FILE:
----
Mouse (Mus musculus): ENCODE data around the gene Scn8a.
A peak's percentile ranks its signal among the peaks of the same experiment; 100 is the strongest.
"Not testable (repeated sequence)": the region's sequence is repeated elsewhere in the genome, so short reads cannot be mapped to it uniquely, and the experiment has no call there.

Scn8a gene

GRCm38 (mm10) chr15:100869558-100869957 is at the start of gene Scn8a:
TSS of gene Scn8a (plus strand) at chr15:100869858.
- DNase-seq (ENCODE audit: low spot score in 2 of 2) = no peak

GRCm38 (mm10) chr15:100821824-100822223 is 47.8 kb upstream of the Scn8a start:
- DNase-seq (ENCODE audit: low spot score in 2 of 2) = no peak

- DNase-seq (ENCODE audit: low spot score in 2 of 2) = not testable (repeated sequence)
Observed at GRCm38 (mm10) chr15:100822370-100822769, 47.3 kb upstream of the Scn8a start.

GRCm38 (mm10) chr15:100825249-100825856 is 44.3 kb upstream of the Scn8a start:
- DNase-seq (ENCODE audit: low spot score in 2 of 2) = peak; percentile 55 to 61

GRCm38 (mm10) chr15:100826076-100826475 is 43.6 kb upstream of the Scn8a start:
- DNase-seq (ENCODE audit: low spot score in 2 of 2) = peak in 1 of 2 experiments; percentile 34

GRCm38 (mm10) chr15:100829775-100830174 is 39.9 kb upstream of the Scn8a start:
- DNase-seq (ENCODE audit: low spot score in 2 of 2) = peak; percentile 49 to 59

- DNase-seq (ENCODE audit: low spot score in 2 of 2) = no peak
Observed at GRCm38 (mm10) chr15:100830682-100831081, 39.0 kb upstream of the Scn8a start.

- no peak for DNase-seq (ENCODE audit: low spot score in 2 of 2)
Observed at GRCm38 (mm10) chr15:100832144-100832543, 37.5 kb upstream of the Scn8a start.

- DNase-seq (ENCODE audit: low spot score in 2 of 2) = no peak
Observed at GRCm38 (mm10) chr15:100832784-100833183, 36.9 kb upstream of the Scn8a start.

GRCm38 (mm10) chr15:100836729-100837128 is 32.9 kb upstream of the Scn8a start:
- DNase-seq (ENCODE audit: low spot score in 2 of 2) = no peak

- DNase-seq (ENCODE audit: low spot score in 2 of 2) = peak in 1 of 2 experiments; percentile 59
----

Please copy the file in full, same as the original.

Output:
Mouse (Mus musculus): ENCODE data around the gene Scn8a.
A peak's percentile ranks its signal among the peaks of the same experiment; 100 is the strongest.
"Not testable (repeated sequence)": the region's sequence is repeated elsewhere in the genome, so short reads cannot be mapped to it uniquely, and the experiment has no call there.

Scn8a gene

GRCm38 (mm10) chr15:100869558-100869957 is at the start of gene Scn8a:
TSS of gene Scn8a (plus strand) at chr15:100869858.
- DNase-seq (ENCODE audit: low spot score in 2 of 2) = no peak

GRCm38 (mm10) chr15:100821824-100822223 is 47.8 kb upstream of the Scn8a start:
- DNase-seq (ENCODE audit: low spot score in 2 of 2) = no peak

- DNase-seq (ENCODE audit: low spot score in 2 of 2) = not testable (repeated sequence)
Observed at GRCm38 (mm10) chr15:100822370-100822769, 47.3 kb upstream of the Scn8a start.

GRCm38 (mm10) chr15:100825249-100825856 is 44.3 kb upstream of the Scn8a start:
- DNase-seq (ENCODE audit: low spot score in 2 of 2) = peak; percentile 55 to 61

GRCm38 (mm10) chr15:100826076-100826475 is 43.6 kb upstream of the Scn8a start:
- DNase-seq (ENCODE audit: low spot score in 2 of 2) = peak in 1 of 2 experiments; percentile 34

GRCm38 (mm10) chr15:100829775-100830174 is 39.9 kb upstream of the Scn8a start:
- DNase-seq (ENCODE audit: low spot score in 2 of 2) = peak; percentile 49 to 59

- DNase-seq (ENCODE audit: low spot score in 2 of 2) = no peak
Observed at GRCm38 (mm10) chr15:100830682-100831081, 39.0 kb upstream of the Scn8a start.

- no peak for DNase-seq (ENCODE audit: low spot score in 2 of 2)
Observed at GRCm38 (mm10) chr15:100832144-100832543, 37.5 kb upstream of the Scn8a start.

- DNase-seq (ENCODE audit: low spot score in 2 of 2) = no peak
Observed at GRCm38 (mm10) chr15:100832784-100833183, 36.9 kb upstream of the Scn8a start.

GRCm38 (mm10) chr15:100836729-100837128 is 32.9 kb upstream of the Scn8a start:
- DNase-seq (ENCODE audit: low spot score in 2 of 2) = no peak

- DNase-seq (ENCODE audit: low spot score in 2 of 2) = peak in 1 of 2 experiments; percentile 59